With its twin motors driving all four wheels with up to 677 hp and 738 lb-ft of torque in the Sport+ overboost mode, the AMG EQE should be intimidating. It hustles to 60 mph in only 2.8 seconds and is determined to keep anyone from feeling it. The best AMGs feel like muscles busting the seams of a Brioni suit. This one is muscles in a Stay Puft Marshmallow Man costume.

road track volume 20 electrified
Lisa Linke

The AMG EQE has encouraging elements. The interior is beautifully constructed, the effective rear-steering system means it drives smaller than its 122.8-inch wheelbase suggests, and the braking is astonishing. But Mercedes-AMG needs to add emotion to this $108,050 equation.

Under $100,000

Kia EV6 GT: Yes, this is the quickest Kia ever. Arguably, it’s also the best looking. And it has something few electrics offer: character. Most startling of all, it’s a 576-hp Kia that starts at $62,925 in dual-motor, all-wheel-drive GT trim.

2023 bmw i4 m50 and 2023 ford mustang mach e gt performance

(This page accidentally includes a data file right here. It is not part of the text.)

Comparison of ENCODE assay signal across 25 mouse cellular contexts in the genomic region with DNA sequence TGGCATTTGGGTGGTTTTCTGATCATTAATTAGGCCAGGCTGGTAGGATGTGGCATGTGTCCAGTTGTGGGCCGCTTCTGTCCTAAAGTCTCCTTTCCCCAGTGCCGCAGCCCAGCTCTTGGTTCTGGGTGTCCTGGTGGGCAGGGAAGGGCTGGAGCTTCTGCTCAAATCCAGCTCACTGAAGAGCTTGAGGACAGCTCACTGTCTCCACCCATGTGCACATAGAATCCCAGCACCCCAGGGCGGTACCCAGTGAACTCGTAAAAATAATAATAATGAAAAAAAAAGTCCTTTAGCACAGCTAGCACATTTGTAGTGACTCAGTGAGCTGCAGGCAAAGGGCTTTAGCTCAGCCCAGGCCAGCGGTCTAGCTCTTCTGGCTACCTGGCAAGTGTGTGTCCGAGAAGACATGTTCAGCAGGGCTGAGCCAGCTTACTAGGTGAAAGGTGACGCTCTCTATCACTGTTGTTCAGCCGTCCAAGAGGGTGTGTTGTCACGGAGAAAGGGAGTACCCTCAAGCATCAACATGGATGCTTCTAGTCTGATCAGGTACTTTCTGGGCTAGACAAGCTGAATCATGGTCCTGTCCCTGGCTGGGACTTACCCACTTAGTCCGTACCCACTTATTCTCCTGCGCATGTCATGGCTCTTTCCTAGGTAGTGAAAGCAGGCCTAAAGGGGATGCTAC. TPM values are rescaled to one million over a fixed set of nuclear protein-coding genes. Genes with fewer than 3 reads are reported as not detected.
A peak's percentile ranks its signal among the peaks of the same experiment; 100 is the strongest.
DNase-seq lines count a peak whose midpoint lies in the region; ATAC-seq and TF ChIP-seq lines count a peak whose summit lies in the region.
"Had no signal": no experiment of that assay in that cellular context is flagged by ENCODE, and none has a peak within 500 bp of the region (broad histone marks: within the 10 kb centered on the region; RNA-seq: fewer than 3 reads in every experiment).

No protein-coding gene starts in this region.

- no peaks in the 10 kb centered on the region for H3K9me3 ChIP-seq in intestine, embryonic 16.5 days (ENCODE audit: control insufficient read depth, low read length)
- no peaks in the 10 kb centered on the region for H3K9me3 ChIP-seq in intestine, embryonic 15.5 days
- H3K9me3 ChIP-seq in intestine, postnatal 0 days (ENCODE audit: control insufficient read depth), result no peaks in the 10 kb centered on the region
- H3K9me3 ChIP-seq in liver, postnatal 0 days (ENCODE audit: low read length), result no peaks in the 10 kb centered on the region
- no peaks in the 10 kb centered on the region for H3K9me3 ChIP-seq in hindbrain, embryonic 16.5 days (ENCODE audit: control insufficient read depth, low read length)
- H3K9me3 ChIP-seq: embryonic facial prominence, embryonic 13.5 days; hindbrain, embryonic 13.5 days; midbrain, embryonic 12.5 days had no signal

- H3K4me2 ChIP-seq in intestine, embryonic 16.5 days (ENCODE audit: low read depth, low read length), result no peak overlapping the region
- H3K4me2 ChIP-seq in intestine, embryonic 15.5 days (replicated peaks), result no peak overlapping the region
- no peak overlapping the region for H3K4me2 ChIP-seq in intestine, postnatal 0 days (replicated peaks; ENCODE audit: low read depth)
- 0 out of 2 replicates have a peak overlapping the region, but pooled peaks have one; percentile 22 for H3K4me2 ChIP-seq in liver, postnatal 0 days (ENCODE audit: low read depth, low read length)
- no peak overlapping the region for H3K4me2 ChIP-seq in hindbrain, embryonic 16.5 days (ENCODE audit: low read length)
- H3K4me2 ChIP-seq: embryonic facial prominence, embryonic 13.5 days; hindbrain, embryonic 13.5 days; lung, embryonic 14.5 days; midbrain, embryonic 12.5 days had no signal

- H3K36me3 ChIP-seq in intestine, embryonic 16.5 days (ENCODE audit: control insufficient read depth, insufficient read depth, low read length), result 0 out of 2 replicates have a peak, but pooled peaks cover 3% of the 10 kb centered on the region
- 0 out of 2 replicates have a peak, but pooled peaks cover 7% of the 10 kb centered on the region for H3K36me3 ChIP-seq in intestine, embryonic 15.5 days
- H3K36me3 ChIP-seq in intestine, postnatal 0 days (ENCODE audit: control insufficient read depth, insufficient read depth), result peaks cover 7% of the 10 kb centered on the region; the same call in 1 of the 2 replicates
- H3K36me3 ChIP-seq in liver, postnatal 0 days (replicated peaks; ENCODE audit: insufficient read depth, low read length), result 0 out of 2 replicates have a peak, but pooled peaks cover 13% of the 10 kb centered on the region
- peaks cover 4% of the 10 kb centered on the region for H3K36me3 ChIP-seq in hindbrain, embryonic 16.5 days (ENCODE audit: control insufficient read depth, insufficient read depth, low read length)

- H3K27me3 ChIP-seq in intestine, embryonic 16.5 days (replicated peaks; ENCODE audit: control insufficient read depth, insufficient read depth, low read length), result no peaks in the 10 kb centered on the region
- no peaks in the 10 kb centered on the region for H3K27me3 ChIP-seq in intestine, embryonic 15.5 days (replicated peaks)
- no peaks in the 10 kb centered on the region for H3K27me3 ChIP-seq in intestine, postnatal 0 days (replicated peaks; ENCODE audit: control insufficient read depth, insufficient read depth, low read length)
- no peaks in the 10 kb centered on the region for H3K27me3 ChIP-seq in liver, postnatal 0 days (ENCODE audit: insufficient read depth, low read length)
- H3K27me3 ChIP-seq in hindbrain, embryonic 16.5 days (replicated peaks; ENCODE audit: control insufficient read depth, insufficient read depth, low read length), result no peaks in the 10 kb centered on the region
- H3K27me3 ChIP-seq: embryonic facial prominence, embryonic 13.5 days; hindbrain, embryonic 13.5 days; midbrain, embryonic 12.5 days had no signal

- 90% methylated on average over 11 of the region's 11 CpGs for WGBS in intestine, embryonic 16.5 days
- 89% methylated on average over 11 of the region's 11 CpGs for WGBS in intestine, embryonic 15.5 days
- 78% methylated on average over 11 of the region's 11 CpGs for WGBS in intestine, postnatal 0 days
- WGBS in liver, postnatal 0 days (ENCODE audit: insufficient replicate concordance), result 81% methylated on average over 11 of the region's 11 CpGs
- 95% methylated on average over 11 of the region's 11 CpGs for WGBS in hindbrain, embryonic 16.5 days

Lisa Linke

“The EV6 GT is what I was looking for, but didn’t get, in the Mach-E GT,” Farah asserted. “Superb body control, big changes between sporty and comfort modes, and brilliant behavior at the limit. All on garbage tires that emphasize the excellent on-limit behavior of the chassis.”

There’s a playfulness to the EV6 GT that doesn’t exist in many electric cars. It’s eager. “Higher center of gravity than the Porsche by far,” Pund said. “But still riotously fun in corners, and the regen is smooth, so you can drive without ever touching the brake pedal.” As Perkins noted, “It’s much closer to a Taycan than a Tesla.”

2023 porsche taycan turbo s and 2023 kia ev6 and 2023 mercedes amg eqe
Lisa Linke

Ford Mustang Mach-E GT Performance Edition: With its direct feel and controlled body motions, the Mustang Mach-E GT is almost analog in its driving dynamics. Computers aren’t intervening in the conversation between car and driver. Usually.